Prayers today: By your blood, O Lord, you have redeemed us from every tribe and tongue, from every nation and people: you have made us into the kingdom of God, alleluia. (Rv 5:9-10)
Father, in your plan of salvation your Son Jesus Christ accepted the cross and freed us from the power of the enemy. May we come to share the glory of his resurrection, for he lives and reigns with you and the Holy Spirit, one God, for ever and ever. Amen. Alleluia.
St. Bernadette Soubirous (1844-1879)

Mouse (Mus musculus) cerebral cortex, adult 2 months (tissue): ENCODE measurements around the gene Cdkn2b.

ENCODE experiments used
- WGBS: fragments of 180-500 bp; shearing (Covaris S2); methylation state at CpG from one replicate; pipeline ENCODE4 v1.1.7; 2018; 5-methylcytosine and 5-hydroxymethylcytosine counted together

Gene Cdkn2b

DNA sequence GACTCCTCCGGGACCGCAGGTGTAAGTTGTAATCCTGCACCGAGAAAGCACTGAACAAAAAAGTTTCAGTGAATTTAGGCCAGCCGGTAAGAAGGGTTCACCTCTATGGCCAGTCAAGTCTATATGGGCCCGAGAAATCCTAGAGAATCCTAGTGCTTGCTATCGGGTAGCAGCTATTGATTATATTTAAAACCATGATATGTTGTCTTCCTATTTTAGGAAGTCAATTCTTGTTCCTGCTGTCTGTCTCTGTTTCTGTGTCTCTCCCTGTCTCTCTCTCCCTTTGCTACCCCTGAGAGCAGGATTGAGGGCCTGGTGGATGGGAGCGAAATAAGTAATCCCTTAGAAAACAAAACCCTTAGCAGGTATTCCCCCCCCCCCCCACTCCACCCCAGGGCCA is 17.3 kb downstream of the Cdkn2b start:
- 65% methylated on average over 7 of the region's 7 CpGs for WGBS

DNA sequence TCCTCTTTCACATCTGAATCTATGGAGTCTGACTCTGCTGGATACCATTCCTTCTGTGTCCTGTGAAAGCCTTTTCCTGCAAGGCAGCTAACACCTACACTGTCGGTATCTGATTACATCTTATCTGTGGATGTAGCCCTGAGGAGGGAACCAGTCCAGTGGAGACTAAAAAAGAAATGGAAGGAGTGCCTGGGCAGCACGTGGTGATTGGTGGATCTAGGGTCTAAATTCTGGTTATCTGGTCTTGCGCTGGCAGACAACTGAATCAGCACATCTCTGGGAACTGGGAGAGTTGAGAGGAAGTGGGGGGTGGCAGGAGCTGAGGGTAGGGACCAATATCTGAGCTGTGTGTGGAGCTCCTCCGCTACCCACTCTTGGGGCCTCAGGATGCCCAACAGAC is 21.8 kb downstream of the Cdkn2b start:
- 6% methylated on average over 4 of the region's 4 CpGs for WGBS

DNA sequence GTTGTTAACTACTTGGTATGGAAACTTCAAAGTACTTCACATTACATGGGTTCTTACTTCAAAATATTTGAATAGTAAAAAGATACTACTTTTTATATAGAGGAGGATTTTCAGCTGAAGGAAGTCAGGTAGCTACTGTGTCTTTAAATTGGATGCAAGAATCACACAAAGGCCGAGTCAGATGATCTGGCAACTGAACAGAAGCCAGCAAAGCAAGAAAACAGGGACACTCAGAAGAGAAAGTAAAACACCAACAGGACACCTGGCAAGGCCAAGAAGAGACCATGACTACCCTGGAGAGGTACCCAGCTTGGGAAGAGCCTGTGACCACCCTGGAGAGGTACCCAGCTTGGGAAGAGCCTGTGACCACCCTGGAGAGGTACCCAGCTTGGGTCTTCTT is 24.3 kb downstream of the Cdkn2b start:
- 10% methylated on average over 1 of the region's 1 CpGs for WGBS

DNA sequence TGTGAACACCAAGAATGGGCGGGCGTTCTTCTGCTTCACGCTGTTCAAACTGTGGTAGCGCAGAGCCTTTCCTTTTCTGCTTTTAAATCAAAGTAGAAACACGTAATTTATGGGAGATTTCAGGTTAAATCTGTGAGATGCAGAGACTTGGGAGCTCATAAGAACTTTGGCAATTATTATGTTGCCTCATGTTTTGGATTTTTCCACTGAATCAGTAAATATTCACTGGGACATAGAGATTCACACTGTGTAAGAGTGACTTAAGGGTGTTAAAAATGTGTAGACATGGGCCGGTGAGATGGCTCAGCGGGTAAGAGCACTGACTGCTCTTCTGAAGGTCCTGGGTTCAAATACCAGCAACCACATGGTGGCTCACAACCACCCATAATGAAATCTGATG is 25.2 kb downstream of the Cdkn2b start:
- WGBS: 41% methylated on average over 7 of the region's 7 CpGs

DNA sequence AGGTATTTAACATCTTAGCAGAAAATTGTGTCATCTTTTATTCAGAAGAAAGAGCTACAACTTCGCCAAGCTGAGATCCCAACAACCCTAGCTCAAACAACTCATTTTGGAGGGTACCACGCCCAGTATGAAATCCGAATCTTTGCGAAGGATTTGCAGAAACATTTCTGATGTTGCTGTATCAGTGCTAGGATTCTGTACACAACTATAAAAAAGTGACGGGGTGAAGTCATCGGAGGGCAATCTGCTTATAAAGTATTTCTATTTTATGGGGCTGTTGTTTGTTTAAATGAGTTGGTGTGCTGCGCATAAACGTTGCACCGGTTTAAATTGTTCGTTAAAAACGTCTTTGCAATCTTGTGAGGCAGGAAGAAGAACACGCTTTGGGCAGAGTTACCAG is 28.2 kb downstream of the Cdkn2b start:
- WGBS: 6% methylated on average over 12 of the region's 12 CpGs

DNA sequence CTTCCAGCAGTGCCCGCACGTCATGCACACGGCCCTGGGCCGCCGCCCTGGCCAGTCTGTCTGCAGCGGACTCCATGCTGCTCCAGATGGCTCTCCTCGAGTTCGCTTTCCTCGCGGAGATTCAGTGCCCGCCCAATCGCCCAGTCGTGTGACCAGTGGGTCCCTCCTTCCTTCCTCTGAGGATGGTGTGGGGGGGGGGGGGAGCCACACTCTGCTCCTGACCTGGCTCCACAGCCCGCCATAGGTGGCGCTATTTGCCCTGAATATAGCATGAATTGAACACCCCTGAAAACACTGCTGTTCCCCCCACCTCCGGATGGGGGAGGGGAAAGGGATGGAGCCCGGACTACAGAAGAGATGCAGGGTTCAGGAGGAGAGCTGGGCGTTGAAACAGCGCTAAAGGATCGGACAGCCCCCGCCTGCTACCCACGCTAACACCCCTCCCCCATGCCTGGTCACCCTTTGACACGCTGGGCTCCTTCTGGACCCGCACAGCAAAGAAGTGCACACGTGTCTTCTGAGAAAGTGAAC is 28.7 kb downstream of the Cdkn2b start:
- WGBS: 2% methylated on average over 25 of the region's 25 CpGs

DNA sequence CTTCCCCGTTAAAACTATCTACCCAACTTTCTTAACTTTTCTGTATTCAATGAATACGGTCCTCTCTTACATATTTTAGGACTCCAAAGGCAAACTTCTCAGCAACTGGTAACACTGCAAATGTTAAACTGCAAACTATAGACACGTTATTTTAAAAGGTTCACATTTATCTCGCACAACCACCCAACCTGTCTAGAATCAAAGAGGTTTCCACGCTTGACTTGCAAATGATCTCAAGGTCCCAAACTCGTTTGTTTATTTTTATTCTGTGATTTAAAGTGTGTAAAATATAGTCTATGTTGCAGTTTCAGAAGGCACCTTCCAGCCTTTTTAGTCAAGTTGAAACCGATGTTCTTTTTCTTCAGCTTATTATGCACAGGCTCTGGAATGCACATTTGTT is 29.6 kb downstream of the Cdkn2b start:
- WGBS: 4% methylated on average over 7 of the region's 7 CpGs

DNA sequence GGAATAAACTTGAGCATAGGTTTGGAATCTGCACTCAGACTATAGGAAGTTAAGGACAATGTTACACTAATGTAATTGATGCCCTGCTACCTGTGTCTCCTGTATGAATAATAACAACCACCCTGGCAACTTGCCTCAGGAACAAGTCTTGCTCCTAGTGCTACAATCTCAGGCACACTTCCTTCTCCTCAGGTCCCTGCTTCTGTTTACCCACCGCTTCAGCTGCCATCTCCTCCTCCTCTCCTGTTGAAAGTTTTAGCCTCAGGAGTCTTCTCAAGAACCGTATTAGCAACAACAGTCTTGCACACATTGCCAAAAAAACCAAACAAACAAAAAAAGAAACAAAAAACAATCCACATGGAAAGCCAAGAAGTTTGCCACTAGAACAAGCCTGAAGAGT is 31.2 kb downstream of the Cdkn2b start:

Bernadette Soubirous was born in 1844, the first child of an extremely poor miller in the town of Lourdes in southern France. The family was living in the basement of a dilapidated building when on February 11,1858, the Blessed Virgin Mary appeared to Bernadette in a cave above the banks of the Gave River near Lourdes. Bernadette, 14 years old, was known as a virtuous girl though a dull student who had not even made her first Holy Communion. In poor health, she had suffered from asthma from an early age. There were 18 appearances in all, the final one occurring on the feast of Our Lady of Mt. Carmel, July 16. Although Bernadette's initial reports provoked skepticism, her daily visions of "the Lady" brought great crowds of the curious. The Lady, Bernadette explained, had instructed her to have a chapel built on the spot of the visions. There the people were to come to wash in and drink of the water of the spring that had welled up from the very spot where Bernadette had been instructed to dig. According to Bernadette, the Lady of her visions was a girl of 16 or 17 who wore a white robe with a blue sash. Yellow roses covered her feet, a large rosary was on her right arm. In the vision on March 25 she told Bernadette, "I am the Immaculate Conception." It was only when the words were explained to her that Bernadette came to realize who the Lady was. Few visions have ever undergone the scrutiny that these appearances of the Immaculate Virgin were subject to. Lourdes became one of the most popular Marian shrines in the world, attracting millions of visitors. Miracles were reported at the shrine and in the waters of the spring. After thorough investigation Church authorities confirmed the authenticity of the apparitions in 1862. During her life Bernadette suffered much. She was hounded by the public as well as by civic officials until at last she was protected in a convent of nuns. Five years later she petitioned to enter the sisters of Notre Dame. After a period of illness she was able to make the journey from Lourdes and enter the novitiate. But within four months of her arrival she was given the last rites of the Church and allowed to profess her vows. She recovered enough to become infirmarian and then sacristan, but chronic health problems persisted. She died on April 16, 1879, at the age of 35. She was canonized in 1933.